Anthony Davis is one of the Los Angeles Lakers‘ star players but as talented as the Chicago native is on the court, he’s been highly unlucky when it comes to injuries and has missed many NBA games over the years due to various injuries.
Here’s what you need to know about Anthony Davis’ injury history:
1. Anthony Davis Was Plagued With Injuries During His First 4 Seasons in the NBA
Davis’ bad luck with injuries began soon into his NBA career as he suffered a concussion in just his second game with the New Orleans Pelicans and had to miss a week, the Chicago Tribune reported. He was accidentally elbowed in the head by his teammate Austin Rivers and had to leave the game.
On November 20, 2012, Davis picked up a “stress reaction” on his left ankle and it caused him to miss 11 games. Later that season, Davis suffered a sprained left shoulder on February 27, 2013, after a collision with Brook Lopez. Fortunately, he only missed two games due to the sprain.
Davis’ rookie season then ended three games early when he suffered another injury on April 10, 2013, this time a left knee medial collateral ligament (MCL) sprain, according to CBS Sports. In total, Davis appeared in 64 games in his rookie NBA season out of a possible 82.
AD’s injury woes continued in his sophomore season with the New Orleans Pelicans, as he picked up two significant injuries in the 2013-14 season. On December 1, 2013, Davis suffered a fractured hand as reported by ESPN and ended up missing seven games. In February 2014, he dislocated his left index finger and in another incident he sprained his left shoulder, both injuries prompting the power forward to miss more games.
Davis finished his second NBA season early as well due to back spasms. The injury, which would prove to be a recurring issue for Davis, caused him to miss the last five games of the season. Davis appeared in a total of 67 games out of 82.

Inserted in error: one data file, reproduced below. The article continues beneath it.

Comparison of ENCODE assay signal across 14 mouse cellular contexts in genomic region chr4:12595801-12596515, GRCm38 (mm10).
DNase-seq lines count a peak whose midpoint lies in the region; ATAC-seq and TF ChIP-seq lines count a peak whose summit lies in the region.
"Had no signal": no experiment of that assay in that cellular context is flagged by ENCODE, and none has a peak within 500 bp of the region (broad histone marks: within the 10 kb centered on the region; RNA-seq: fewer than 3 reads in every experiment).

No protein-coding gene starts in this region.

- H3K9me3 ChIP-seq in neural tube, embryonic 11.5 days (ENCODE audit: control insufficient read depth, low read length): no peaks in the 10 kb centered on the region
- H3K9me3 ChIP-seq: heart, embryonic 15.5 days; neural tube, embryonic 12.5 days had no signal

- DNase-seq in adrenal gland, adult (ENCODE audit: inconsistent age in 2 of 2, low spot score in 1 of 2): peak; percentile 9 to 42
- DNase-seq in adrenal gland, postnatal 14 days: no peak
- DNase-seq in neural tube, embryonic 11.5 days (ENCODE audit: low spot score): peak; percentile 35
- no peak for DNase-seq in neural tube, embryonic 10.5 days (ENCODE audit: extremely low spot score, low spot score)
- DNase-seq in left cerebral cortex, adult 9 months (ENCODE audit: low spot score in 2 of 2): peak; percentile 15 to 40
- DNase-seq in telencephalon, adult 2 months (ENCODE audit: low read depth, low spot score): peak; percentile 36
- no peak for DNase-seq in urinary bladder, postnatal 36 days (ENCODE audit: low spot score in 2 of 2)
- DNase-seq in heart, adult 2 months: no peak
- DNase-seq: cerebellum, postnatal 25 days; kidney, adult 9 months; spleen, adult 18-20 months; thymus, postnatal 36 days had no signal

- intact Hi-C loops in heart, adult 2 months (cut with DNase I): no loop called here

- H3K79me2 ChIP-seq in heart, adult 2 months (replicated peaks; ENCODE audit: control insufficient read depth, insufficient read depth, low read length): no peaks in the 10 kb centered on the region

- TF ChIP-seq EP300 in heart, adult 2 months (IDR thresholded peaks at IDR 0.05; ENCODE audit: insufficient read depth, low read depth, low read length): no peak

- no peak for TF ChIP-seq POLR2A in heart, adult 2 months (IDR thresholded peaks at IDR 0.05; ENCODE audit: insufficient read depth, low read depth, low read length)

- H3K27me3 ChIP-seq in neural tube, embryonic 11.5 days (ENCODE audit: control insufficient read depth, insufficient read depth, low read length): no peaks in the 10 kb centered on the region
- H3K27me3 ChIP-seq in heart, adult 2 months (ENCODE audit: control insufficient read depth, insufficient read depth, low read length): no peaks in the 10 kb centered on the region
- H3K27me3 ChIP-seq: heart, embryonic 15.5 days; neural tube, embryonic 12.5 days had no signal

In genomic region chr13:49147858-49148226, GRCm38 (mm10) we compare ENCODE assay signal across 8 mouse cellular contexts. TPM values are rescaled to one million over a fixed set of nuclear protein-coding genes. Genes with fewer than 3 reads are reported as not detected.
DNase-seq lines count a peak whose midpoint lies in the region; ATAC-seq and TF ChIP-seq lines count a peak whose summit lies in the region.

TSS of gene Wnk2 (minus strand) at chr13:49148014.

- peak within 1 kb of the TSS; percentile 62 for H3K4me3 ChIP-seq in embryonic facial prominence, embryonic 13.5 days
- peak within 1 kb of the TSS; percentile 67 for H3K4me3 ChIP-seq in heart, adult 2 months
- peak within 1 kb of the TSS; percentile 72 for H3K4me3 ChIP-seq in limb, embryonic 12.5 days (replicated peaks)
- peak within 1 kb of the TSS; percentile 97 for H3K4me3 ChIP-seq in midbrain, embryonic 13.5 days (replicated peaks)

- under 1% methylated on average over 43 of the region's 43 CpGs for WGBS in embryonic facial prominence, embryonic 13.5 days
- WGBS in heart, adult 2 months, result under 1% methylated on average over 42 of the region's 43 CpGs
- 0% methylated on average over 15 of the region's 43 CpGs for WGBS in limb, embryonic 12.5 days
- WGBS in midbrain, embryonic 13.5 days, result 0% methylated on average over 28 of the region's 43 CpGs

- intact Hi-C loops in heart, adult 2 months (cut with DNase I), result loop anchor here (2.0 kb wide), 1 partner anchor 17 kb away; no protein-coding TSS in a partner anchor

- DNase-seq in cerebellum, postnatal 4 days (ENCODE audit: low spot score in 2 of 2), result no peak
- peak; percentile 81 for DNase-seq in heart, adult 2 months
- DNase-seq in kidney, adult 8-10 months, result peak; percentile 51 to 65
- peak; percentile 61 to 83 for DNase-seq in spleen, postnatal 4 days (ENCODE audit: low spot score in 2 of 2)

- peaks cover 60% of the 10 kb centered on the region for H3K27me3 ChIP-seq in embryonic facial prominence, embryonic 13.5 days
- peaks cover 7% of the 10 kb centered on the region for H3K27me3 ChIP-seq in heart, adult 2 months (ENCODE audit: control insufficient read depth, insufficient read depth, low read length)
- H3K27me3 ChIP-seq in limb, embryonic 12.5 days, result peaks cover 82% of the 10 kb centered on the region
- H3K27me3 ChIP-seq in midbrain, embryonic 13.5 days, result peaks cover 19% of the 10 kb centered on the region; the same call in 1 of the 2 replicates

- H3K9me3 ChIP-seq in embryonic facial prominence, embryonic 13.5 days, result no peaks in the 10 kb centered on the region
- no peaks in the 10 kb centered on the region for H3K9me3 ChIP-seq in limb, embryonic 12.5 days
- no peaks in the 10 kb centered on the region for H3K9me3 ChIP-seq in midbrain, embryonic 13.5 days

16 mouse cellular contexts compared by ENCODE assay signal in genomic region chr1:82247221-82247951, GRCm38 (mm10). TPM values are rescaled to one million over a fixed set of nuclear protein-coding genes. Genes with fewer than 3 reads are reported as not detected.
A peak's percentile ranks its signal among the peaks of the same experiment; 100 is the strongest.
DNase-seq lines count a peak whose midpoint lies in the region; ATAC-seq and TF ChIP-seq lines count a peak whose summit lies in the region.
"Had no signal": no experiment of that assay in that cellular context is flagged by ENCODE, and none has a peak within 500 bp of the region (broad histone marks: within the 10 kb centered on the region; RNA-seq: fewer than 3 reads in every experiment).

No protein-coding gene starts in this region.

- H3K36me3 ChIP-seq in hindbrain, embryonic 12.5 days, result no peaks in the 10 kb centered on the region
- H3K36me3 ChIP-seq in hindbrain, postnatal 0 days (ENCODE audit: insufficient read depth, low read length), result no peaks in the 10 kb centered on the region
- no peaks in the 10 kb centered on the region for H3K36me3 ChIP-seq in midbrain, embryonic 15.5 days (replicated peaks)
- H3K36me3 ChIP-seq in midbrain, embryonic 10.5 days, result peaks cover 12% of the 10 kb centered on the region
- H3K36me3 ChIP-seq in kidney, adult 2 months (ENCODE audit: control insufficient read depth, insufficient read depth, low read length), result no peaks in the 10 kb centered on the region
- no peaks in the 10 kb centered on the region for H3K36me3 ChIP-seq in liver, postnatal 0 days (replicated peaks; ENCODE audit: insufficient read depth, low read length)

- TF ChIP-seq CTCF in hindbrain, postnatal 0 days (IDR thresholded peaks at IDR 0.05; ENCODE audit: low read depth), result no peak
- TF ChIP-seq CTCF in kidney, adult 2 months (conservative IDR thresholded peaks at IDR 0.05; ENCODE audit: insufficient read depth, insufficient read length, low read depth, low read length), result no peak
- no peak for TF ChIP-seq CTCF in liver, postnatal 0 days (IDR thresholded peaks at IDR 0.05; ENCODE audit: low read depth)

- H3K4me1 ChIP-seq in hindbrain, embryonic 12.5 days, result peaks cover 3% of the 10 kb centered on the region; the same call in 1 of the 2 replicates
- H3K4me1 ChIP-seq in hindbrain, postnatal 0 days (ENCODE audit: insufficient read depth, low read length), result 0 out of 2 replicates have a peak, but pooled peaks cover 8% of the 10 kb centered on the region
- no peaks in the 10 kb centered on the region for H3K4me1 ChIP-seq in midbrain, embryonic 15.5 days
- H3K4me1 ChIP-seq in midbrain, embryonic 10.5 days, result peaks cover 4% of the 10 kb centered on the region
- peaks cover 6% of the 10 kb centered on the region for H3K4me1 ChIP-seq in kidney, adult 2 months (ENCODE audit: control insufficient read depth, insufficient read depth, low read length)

Davis played 68 regular-season games in the next season with the Pelicans. He began his third NBA season in 2014-15 with a healthy run but suffered a sprained toe, a sprained shoulder and a sprained ankle in separate incidents between January and March 2015, Sports Illustrated reported.
Davis was also forced to skip the 2015 NBA All-Star Game because of the shoulder sprain. However, Davis played in the Pelicans’ four playoff games in 2015 as the team was swept in the first round by the eventual champions, the Golden State Warriors.
His fourth year in the NBA was a difficult one in which Davis played only 61 games out of a possible 82. He was ruled out of the 2015-16 season on March 20 due to a left knee injury and a torn labrum in his left shoulder, as ESPN reported. Earlier in the season, he’d suffered a sprained left toe, hip strain and another concussion.
2. Anthony Davis Had a Couple of Healthy Seasons With the New Orleans Pelicans Followed by a Final Season With the Team With More Injury Struggles
Despite his injury struggles in his first four NBA seasons, Davis followed them up with two back-to-back healthy seasons in 2016-17 and 2017-18. In both seasons, he played 75 games and avoided sitting out long stretches due to injuries.
In addition to playing 75 regular-season games in 2017-18, Davis competed with the Pelicans in the playoffs, with the team winning the first round in a 4-0 sweep of the Portland Trail Blazers. In the second round, the Pelicans lost to Golden State Warriors in five games. Despite suffering some injuries in the season, including a rib contusion, Davis managed to keep playing.
On the heels of those two seasons, Davis was back to a series of missed games in the 2018-2019 season, his final one with the Pelicans. In January 2019, he suffered a finger sprain and missed several weeks, part of it due to controversy over his public decision to request a trade from the team.
3. Anthony Davis Had a Good First Season With the Los Angeles Lakers But Had Multiple Significant Injuries in the 2020-21 Season
Davis had a great first season with the Lakers, which was also his championship season, and he appeared in 62 out of 71 regular-season games as well as every playoff game.